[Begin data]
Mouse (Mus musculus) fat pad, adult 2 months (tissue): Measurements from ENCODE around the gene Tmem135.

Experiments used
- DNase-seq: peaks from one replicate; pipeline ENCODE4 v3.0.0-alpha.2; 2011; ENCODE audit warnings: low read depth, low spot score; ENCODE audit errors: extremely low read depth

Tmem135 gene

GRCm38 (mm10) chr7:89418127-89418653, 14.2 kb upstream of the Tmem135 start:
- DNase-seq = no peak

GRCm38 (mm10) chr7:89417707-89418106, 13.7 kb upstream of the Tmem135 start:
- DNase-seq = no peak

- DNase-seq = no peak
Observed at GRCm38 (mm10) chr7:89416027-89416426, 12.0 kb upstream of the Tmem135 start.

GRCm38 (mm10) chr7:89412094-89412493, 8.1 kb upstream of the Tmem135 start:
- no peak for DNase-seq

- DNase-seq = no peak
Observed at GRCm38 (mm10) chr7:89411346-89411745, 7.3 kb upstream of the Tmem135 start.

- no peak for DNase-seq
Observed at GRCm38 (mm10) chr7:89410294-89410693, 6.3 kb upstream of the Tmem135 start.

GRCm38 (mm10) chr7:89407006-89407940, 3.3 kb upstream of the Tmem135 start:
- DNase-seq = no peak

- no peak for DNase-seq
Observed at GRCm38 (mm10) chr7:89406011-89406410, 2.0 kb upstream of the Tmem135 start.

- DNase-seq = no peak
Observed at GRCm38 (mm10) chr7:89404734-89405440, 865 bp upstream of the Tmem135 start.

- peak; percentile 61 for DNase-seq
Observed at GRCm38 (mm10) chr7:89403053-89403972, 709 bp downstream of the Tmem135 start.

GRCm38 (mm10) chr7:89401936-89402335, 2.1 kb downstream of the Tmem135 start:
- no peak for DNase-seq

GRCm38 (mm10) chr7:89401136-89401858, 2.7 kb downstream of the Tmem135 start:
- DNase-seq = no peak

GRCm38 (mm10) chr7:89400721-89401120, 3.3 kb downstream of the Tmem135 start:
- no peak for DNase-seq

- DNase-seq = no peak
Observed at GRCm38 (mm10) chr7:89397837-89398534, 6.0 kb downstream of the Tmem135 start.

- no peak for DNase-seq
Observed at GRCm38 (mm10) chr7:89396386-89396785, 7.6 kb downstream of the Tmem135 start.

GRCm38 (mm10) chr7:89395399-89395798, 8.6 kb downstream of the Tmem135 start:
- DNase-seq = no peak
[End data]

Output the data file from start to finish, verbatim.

Mouse (Mus musculus) fat pad, adult 2 months (tissue): Measurements from ENCODE around the gene Tmem135.

Experiments used
- DNase-seq: peaks from one replicate; pipeline ENCODE4 v3.0.0-alpha.2; 2011; ENCODE audit warnings: low read depth, low spot score; ENCODE audit errors: extremely low read depth

Tmem135 gene

GRCm38 (mm10) chr7:89418127-89418653, 14.2 kb upstream of the Tmem135 start:
- DNase-seq = no peak

GRCm38 (mm10) chr7:89417707-89418106, 13.7 kb upstream of the Tmem135 start:
- DNase-seq = no peak

- DNase-seq = no peak
Observed at GRCm38 (mm10) chr7:89416027-89416426, 12.0 kb upstream of the Tmem135 start.

GRCm38 (mm10) chr7:89412094-89412493, 8.1 kb upstream of the Tmem135 start:
- no peak for DNase-seq

- DNase-seq = no peak
Observed at GRCm38 (mm10) chr7:89411346-89411745, 7.3 kb upstream of the Tmem135 start.

- no peak for DNase-seq
Observed at GRCm38 (mm10) chr7:89410294-89410693, 6.3 kb upstream of the Tmem135 start.

GRCm38 (mm10) chr7:89407006-89407940, 3.3 kb upstream of the Tmem135 start:
- DNase-seq = no peak

- no peak for DNase-seq
Observed at GRCm38 (mm10) chr7:89406011-89406410, 2.0 kb upstream of the Tmem135 start.

- DNase-seq = no peak
Observed at GRCm38 (mm10) chr7:89404734-89405440, 865 bp upstream of the Tmem135 start.

- peak; percentile 61 for DNase-seq
Observed at GRCm38 (mm10) chr7:89403053-89403972, 709 bp downstream of the Tmem135 start.

GRCm38 (mm10) chr7:89401936-89402335, 2.1 kb downstream of the Tmem135 start:
- no peak for DNase-seq

GRCm38 (mm10) chr7:89401136-89401858, 2.7 kb downstream of the Tmem135 start:
- DNase-seq = no peak

GRCm38 (mm10) chr7:89400721-89401120, 3.3 kb downstream of the Tmem135 start:
- no peak for DNase-seq

- DNase-seq = no peak
Observed at GRCm38 (mm10) chr7:89397837-89398534, 6.0 kb downstream of the Tmem135 start.

- no peak for DNase-seq
Observed at GRCm38 (mm10) chr7:89396386-89396785, 7.6 kb downstream of the Tmem135 start.

GRCm38 (mm10) chr7:89395399-89395798, 8.6 kb downstream of the Tmem135 start:
- DNase-seq = no peak